• I started the day with a deliciously smokey pulled pork sandwich from the geniuses at Eli's, a bun so overstuffed with barbeque goodness that it's actually a pulled pork sandwich with a side of pulled pork. It's as close to a religious experience as I've ever had outside of a church (where I have oddly never had a religious experience … go figure) or a music venue (where I've had plenty; I'm looking at you, Iggy Pop). Washed down with a Fathead beer, it was the perfect start to the third charmed Bunbury.
• At the Snowmine show, I ran into "Hey-look-everybody-it's" Stu, from Paul Roberts' Three-Amigos crew. Stu reported that Paul and maybe Big Jim would be along shortly. And, in fact, they were.
• On the way from X Ambassadors to the Amphitheater/Lawn Stage area, I ran into Eddy Mullet and his daughter Jess. Eddy is the volunteer host of the Friday night 6:00-8:00 pm shift at Class X Radio, where I have surreptitiously installed myself as his quasi-co-host; I do the weekly CityBeat Report, a rundown of weekend music events, and a segment I concocted called the Gang of Four Set, four songs that are connected by a theme of my own twisted design. Eddy is also the longstanding host of Kindred Sanction, the area’s longest-running local music program that was founded by Cynthia Dye Wimmer a fair number of years ago at WAIF. Cynthia brought the show to Class X six years ago, Eddy sat in occasionally as co-host and Cynthia backed out of the show to attend to her life. Eddy's passion for and knowledge of the local music scene is legendary, and anyone who has ever dealt with him knows him as a straight up guy and maybe one of the best boosters that local music has ever seen. Class X management has seen fit to cut the show's hours and alter the format, all of which is wrong-headed and counterproductive, but all that really matters to Eddy is spreading the gospel of greater Cincinnati's music scene. And Jess is turning into a Rock chick of the first order (not like that, you gutter-minded dimbulbs). Under Eddy's tutelage, she's becoming a pretty fair aficionado of local music herself; smart, funny and fearless, she will be a force to be reckoned with in some near future. At any rate, if you see Eddy wandering around, shake his hand and thank him for his long-suffering and often unappreciated work on behalf of local music.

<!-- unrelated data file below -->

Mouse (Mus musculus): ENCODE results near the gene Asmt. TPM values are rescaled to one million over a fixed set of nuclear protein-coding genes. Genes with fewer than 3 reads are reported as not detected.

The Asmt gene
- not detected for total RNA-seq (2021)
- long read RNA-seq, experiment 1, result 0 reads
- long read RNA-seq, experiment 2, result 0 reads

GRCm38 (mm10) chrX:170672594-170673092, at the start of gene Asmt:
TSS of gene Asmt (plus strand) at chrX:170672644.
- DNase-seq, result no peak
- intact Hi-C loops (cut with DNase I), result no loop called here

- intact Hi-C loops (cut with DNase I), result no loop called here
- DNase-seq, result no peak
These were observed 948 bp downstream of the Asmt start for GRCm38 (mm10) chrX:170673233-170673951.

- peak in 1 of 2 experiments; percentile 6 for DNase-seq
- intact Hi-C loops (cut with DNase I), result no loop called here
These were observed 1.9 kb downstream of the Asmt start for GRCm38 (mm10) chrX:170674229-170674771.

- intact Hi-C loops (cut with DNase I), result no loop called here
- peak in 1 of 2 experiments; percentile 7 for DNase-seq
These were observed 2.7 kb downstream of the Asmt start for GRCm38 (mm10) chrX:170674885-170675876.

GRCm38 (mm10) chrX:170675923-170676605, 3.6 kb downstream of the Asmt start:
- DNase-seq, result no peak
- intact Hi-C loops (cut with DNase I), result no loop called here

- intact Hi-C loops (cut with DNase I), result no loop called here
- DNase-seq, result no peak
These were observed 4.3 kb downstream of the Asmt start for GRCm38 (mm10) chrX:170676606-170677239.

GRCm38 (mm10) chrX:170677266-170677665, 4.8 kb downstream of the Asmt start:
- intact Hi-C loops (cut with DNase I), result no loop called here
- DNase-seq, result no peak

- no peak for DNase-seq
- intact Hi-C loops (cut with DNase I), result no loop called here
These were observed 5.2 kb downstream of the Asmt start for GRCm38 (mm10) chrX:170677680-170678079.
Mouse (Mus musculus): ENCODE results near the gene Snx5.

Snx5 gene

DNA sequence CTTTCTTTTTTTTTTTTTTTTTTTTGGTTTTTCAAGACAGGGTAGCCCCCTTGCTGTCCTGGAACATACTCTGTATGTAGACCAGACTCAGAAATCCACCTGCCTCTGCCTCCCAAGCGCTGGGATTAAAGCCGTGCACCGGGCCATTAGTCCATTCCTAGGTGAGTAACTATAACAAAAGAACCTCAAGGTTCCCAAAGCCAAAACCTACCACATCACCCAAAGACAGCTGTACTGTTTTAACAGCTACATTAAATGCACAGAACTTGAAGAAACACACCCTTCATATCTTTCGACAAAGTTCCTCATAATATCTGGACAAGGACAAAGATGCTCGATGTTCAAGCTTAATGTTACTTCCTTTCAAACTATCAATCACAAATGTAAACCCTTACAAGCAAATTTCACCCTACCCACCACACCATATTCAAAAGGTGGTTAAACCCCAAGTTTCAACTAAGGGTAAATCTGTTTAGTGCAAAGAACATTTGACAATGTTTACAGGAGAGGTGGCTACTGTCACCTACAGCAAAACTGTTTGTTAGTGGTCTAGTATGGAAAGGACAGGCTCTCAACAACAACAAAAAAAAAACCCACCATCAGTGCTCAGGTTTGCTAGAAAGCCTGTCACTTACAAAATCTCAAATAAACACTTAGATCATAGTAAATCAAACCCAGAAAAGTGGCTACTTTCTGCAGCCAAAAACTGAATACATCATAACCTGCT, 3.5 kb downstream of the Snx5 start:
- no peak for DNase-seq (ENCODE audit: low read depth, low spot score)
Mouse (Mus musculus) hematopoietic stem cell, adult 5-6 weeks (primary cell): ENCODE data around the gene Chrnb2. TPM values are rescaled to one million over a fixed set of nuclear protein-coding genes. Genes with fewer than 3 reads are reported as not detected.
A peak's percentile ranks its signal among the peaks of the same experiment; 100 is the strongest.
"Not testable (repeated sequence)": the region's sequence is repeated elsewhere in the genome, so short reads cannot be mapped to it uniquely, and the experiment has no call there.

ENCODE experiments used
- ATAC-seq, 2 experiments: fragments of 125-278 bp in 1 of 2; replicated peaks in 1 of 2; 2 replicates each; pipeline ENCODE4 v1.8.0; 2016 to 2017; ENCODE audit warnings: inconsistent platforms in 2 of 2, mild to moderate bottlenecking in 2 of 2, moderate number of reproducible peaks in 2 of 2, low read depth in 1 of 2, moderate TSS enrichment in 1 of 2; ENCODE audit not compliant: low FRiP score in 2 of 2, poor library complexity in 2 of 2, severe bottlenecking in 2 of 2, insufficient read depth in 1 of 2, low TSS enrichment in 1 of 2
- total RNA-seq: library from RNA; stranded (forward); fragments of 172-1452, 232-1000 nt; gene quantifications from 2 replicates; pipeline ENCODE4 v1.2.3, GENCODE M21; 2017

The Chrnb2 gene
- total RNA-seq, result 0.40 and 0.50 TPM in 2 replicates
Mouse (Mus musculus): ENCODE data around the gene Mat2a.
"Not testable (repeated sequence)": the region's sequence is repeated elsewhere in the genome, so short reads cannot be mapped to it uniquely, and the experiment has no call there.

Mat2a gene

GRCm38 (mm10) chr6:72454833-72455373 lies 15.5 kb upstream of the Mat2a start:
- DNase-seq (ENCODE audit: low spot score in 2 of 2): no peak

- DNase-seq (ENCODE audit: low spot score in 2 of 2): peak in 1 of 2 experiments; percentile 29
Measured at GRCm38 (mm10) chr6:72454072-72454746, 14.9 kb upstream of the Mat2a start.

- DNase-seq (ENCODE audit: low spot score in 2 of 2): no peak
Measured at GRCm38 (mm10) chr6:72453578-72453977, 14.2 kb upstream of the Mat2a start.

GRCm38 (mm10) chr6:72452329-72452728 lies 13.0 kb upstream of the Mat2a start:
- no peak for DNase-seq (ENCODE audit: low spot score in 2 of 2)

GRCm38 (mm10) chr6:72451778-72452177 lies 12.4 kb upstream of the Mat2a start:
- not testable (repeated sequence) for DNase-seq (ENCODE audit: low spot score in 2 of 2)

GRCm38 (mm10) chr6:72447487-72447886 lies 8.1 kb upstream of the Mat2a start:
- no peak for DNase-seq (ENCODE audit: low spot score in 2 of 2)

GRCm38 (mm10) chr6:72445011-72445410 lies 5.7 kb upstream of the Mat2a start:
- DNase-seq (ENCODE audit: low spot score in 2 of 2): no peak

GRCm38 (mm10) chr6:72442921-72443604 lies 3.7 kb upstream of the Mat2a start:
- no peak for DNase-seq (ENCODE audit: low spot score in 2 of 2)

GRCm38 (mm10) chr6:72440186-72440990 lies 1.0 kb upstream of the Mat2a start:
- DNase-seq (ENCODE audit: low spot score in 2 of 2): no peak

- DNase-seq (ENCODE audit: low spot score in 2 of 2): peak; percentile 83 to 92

• Eddy and Jess and I hit a run of shows together, including the ever amazing 500 Miles to Memphis, the astonishing Aaron Lee Tasjan (who Eddy hipped me to through his love of Drivin' n' Cryin'), the gear-stripping Lydia Loveless and the transcendent Black Owls. Eddy and I could talk music for days on end, which we do at every given opportunity. Eddy also introduced me to Aaron, who he'd met after a Drivin' n' Cryin' show; that kid is going places, if Eddy and I have anything to say about it.
• Finally ran into Paul and Big Jim at the Aaron Lee Tasjan set, with "Hey-everybody-it's" Stu in tow. These three are also a great bunch of music lovers and supporters, local and otherwise, with weird, esoteric tastes. In other words, my people. I love running into them, and swapping stories and having Paul buy me beers, which he most generously did during the psychodots' set.